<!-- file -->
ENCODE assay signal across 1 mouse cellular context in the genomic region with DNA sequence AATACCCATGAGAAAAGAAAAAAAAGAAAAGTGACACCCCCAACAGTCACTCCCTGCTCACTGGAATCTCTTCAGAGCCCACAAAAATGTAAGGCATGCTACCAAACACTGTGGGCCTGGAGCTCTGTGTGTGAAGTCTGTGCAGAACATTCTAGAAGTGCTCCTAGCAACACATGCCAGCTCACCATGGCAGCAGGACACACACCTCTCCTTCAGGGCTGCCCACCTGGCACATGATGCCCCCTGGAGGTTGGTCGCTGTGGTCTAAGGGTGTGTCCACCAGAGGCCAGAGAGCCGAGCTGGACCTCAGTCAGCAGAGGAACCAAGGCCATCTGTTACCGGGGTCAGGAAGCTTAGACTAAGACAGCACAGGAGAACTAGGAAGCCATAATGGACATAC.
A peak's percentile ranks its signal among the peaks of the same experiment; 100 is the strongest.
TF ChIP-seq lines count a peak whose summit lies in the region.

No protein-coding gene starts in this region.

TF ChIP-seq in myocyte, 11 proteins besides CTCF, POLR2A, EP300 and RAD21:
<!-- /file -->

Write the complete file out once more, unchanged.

ENCODE assay signal across 1 mouse cellular context in the genomic region with DNA sequence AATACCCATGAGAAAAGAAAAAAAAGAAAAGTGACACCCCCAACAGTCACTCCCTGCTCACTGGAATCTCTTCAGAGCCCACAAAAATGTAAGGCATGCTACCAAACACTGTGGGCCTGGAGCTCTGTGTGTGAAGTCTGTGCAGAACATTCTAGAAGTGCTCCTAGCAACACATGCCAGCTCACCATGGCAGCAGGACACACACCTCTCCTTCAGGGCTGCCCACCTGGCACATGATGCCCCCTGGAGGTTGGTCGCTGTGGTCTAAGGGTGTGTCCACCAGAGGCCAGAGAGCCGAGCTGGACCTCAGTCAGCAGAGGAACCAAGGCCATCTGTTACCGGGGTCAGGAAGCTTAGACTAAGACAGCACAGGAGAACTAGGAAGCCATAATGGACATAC.
A peak's percentile ranks its signal among the peaks of the same experiment; 100 is the strongest.
TF ChIP-seq lines count a peak whose summit lies in the region.

No protein-coding gene starts in this region.

TF ChIP-seq in myocyte, 11 proteins besides CTCF, POLR2A, EP300 and RAD21: